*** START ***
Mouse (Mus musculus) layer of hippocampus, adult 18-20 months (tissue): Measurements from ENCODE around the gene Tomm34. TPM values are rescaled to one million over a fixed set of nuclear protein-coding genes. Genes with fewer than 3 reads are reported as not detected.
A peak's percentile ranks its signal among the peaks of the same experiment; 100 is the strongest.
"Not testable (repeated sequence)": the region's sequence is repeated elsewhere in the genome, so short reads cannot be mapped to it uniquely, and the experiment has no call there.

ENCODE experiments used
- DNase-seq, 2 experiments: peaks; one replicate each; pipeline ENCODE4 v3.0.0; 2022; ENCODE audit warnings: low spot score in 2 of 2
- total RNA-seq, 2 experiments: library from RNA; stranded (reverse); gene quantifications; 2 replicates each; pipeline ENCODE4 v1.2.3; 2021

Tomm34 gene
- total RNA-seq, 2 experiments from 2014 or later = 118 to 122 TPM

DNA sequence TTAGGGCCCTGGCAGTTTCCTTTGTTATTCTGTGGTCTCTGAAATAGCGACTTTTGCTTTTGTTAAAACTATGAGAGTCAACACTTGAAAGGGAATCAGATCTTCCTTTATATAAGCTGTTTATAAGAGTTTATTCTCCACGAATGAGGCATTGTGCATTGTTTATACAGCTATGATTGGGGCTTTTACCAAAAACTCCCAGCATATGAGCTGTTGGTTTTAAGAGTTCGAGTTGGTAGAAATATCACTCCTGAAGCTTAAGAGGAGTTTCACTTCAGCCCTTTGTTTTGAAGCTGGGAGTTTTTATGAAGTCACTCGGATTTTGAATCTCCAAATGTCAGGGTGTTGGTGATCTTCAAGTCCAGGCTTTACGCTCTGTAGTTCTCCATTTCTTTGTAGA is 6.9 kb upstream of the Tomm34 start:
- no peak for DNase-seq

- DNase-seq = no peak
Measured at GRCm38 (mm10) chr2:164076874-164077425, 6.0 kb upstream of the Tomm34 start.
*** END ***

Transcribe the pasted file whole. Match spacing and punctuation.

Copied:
Mouse (Mus musculus) layer of hippocampus, adult 18-20 months (tissue): Measurements from ENCODE around the gene Tomm34. TPM values are rescaled to one million over a fixed set of nuclear protein-coding genes. Genes with fewer than 3 reads are reported as not detected.
A peak's percentile ranks its signal among the peaks of the same experiment; 100 is the strongest.
"Not testable (repeated sequence)": the region's sequence is repeated elsewhere in the genome, so short reads cannot be mapped to it uniquely, and the experiment has no call there.

ENCODE experiments used
- DNase-seq, 2 experiments: peaks; one replicate each; pipeline ENCODE4 v3.0.0; 2022; ENCODE audit warnings: low spot score in 2 of 2
- total RNA-seq, 2 experiments: library from RNA; stranded (reverse); gene quantifications; 2 replicates each; pipeline ENCODE4 v1.2.3; 2021

Tomm34 gene
- total RNA-seq, 2 experiments from 2014 or later = 118 to 122 TPM

DNA sequence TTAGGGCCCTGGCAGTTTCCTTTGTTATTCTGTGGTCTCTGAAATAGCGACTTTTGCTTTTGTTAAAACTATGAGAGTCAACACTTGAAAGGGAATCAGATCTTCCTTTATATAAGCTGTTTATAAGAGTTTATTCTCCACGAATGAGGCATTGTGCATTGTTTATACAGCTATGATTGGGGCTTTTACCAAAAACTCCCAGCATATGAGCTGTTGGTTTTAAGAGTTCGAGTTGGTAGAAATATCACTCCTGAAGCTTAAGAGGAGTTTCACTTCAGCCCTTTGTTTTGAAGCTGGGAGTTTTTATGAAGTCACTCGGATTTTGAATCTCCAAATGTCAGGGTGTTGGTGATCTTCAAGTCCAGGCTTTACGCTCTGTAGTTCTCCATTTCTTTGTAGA is 6.9 kb upstream of the Tomm34 start:
- no peak for DNase-seq

- DNase-seq = no peak
Measured at GRCm38 (mm10) chr2:164076874-164077425, 6.0 kb upstream of the Tomm34 start.